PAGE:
An important aspect of regulation is to foster a culture of growth.

This in turn, is fine-tuned towards specific goals and specific industries, where through a series of incentives as well as oversight, the objectives are achieved. However, an important aspect of this mechanism is the feedback loop — the ability of regulators to listen to its constituents.

In developed economies, this is mostly done through the capital markets where the investor base is large enough. But also due to the enormous impact asset price movements have on economic growth.

These moves are then supplemented at the micro level through the appointments of specialised task forces, and interactions with private sector stakeholders to push through specific policy.

In Dubai — as is the case with most emerging economies — the latter has always been preferred. However, as we move towards a more complex economy, it bears worth considering what the capital markets are signalling as part of the feedback mechanism.

Technology, which has become an integral part of the growth paradigm, requires a commitment to open borders and a process of “rapid diffusion”. This implies that where path-breaking innovations are taking place do not matter, as long as the speed of diffusion is fast enough to be absorbed in other societies.

The speed at which this is done is a function of the commitment a country has to progress. This in turn boils down into a specific set of policies that revolve around immigration, information and incentives.

Dubai has already made progress with the announcement of 10-year visas in specific fields; it appears likely that more of the same is expected in the months ahead. This aspect of policymaking is critical as we know very little about the origins of creativity, other than the fact that in order to nurture it, the right ingredients include a populace with the right to free mobility of ideas and capital.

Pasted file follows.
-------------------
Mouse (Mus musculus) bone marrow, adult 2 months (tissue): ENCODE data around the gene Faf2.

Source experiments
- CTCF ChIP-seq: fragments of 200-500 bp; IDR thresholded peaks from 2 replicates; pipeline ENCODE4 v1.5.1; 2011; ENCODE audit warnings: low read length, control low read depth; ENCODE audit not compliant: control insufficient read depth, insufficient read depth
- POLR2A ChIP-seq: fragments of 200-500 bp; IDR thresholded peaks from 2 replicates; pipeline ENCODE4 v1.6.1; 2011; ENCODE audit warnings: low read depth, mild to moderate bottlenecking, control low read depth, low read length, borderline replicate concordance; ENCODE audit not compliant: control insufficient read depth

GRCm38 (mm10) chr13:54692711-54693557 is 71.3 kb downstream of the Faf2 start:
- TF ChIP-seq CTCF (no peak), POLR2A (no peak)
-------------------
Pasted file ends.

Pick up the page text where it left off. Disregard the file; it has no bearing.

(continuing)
It is therefore a desirable objective to expand the eligibility criteria for 10-year visas to include people from other disciplines, including those who have shown their commitment to the UAE by living here for long periods. Undoubtedly, there needs to be an emphasis on certain scientific fields, but the history of innovation shows that, in the business world at least, the greatest amount of creativity has been demonstrated by the least likely demographic subset in most places.

Immigration therefore is the centrepiece of the reform process and in the UAE’s” year of tolerance”, nothing can be more fitting than to reaffirm its commitment to an open society.

This also brings under scrutiny the role of asset prices and the feedback these signal. In an economy that is increasingly reliant on asset price growth, volatility is a signal that regulators constantly need to pay heed to.

To be sure, asset prices often overreact, and these tantrums can be difficult to distinguish from the more worrying movements. However, sustained asset price declines can often become systemic and discourage the process of capital formation.

To counteract this, a series of mechanisms must always be in place, not only to gauge the impact of policy moves, but also to change course if certain policy shifts are counterproductive.

In an increasingly “financialized” world, this feedback mechanism process is highly nuanced, more so, given the fact that Dubai has various regulatory zones. Even so, it is critical that various stakeholders in the asset markets have a means to voice their feedback and, more critically, policy shifts take these asset movements into consideration.

The role of the regulator is always a thankless job, with trade-offs in every policy decision ensuring that there will always be a subset of stakeholders unhappy with decisions that are implemented. Asset prices, however, aggregate sentiments, views and outlooks about the future.

Regardless of the mechanism in place, it is imperative the regulatory regime takes these asset movements into account. More importantly, that it is seen to be doing so.

Nasser Malalla Ghanem is Senior Partner at NM Associates, which has a joint venture with GCP.